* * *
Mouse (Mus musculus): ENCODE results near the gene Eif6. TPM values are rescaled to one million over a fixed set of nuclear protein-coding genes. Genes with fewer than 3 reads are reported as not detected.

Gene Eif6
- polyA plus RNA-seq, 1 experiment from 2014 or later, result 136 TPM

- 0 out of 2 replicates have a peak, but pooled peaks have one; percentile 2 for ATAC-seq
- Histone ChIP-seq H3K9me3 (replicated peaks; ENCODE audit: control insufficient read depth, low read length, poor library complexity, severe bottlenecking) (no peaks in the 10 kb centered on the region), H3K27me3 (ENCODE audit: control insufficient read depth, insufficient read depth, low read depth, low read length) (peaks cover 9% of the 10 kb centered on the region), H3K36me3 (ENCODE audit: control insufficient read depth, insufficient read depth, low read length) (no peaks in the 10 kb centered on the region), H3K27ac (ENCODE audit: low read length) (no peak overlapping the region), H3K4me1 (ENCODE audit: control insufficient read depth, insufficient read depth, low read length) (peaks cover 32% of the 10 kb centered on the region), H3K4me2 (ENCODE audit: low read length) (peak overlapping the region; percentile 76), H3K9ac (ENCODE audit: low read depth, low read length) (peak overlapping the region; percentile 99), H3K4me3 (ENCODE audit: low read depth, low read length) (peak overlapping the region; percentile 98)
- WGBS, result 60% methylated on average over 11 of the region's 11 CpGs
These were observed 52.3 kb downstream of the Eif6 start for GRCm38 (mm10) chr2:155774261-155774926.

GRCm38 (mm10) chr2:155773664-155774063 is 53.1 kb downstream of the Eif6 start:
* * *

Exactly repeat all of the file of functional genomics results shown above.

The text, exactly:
Mouse (Mus musculus): ENCODE results near the gene Eif6. TPM values are rescaled to one million over a fixed set of nuclear protein-coding genes. Genes with fewer than 3 reads are reported as not detected.

Gene Eif6
- polyA plus RNA-seq, 1 experiment from 2014 or later, result 136 TPM

- 0 out of 2 replicates have a peak, but pooled peaks have one; percentile 2 for ATAC-seq
- Histone ChIP-seq H3K9me3 (replicated peaks; ENCODE audit: control insufficient read depth, low read length, poor library complexity, severe bottlenecking) (no peaks in the 10 kb centered on the region), H3K27me3 (ENCODE audit: control insufficient read depth, insufficient read depth, low read depth, low read length) (peaks cover 9% of the 10 kb centered on the region), H3K36me3 (ENCODE audit: control insufficient read depth, insufficient read depth, low read length) (no peaks in the 10 kb centered on the region), H3K27ac (ENCODE audit: low read length) (no peak overlapping the region), H3K4me1 (ENCODE audit: control insufficient read depth, insufficient read depth, low read length) (peaks cover 32% of the 10 kb centered on the region), H3K4me2 (ENCODE audit: low read length) (peak overlapping the region; percentile 76), H3K9ac (ENCODE audit: low read depth, low read length) (peak overlapping the region; percentile 99), H3K4me3 (ENCODE audit: low read depth, low read length) (peak overlapping the region; percentile 98)
- WGBS, result 60% methylated on average over 11 of the region's 11 CpGs
These were observed 52.3 kb downstream of the Eif6 start for GRCm38 (mm10) chr2:155774261-155774926.

GRCm38 (mm10) chr2:155773664-155774063 is 53.1 kb downstream of the Eif6 start: